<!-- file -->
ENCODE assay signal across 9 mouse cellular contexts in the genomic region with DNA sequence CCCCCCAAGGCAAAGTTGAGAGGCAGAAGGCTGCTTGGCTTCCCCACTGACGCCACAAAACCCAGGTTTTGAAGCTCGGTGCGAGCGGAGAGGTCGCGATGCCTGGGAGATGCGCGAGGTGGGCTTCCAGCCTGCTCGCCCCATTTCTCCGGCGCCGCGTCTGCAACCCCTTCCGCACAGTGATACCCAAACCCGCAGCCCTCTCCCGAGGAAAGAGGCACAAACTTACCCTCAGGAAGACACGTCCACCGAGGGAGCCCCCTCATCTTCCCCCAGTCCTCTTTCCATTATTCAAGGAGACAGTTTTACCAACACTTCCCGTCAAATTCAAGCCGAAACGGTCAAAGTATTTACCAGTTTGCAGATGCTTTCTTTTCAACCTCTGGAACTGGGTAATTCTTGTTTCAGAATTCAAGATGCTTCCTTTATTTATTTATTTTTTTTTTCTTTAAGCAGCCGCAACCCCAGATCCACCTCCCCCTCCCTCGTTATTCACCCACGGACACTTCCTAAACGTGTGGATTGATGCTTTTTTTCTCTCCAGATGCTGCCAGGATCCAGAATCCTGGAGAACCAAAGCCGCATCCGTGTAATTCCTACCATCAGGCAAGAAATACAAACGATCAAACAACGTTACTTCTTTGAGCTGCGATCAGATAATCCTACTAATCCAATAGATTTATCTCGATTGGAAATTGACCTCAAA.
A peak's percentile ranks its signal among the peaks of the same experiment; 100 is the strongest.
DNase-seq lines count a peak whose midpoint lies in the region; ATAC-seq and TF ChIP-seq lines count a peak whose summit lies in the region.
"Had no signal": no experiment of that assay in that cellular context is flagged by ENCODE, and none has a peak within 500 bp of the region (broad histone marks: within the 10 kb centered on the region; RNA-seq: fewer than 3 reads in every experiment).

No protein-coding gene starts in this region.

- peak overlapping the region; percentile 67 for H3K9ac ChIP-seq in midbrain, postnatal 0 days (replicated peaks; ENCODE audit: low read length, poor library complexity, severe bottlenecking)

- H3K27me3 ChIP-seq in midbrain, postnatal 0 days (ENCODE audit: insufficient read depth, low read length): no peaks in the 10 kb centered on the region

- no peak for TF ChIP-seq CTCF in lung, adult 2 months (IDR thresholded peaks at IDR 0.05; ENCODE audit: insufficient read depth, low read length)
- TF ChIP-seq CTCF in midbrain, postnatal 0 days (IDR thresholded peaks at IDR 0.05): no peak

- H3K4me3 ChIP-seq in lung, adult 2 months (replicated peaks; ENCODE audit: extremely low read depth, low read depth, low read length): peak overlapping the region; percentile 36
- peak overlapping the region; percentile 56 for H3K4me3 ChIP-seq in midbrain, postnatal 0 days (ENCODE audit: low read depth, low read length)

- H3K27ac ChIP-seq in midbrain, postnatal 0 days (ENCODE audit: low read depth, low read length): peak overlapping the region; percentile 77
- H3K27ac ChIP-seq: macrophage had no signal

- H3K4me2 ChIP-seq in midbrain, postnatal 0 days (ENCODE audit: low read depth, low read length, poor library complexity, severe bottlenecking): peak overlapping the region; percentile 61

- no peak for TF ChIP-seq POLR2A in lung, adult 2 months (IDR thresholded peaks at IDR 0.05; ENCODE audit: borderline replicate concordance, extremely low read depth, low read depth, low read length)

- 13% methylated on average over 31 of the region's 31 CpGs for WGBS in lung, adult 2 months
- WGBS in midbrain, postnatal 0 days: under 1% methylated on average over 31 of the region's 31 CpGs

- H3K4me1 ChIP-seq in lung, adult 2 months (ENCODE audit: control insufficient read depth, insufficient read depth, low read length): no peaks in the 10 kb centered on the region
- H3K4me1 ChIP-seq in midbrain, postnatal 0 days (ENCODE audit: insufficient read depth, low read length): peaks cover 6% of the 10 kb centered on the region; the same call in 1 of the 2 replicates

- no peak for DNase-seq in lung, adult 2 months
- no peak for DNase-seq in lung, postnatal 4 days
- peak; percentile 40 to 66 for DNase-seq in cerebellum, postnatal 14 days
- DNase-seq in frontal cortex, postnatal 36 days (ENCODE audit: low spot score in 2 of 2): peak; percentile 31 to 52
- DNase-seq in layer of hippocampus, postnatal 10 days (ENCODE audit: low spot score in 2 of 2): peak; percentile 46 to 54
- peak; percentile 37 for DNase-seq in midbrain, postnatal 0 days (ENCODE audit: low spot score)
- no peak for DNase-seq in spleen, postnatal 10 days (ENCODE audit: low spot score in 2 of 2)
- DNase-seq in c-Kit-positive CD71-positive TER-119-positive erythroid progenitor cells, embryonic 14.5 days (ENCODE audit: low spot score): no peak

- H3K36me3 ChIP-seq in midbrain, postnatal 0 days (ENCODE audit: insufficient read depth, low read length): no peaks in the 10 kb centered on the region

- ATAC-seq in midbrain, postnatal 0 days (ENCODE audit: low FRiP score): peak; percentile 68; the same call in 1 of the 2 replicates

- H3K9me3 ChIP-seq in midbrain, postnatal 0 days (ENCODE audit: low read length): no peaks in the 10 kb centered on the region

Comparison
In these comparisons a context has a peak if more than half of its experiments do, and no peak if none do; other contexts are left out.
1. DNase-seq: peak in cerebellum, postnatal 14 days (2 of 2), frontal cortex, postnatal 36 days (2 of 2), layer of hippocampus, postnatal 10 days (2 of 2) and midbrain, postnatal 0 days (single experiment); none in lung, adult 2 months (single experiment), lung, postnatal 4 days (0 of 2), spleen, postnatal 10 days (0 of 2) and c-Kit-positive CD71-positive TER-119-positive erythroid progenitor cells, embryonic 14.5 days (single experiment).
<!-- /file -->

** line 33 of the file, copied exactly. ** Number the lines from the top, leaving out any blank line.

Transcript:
1. DNase-seq: peak in cerebellum, postnatal 14 days (2 of 2), frontal cortex, postnatal 36 days (2 of 2), layer of hippocampus, postnatal 10 days (2 of 2) and midbrain, postnatal 0 days (single experiment); none in lung, adult 2 months (single experiment), lung, postnatal 4 days (0 of 2), spleen, postnatal 10 days (0 of 2) and c-Kit-positive CD71-positive TER-119-positive erythroid progenitor cells, embryonic 14.5 days (single experiment).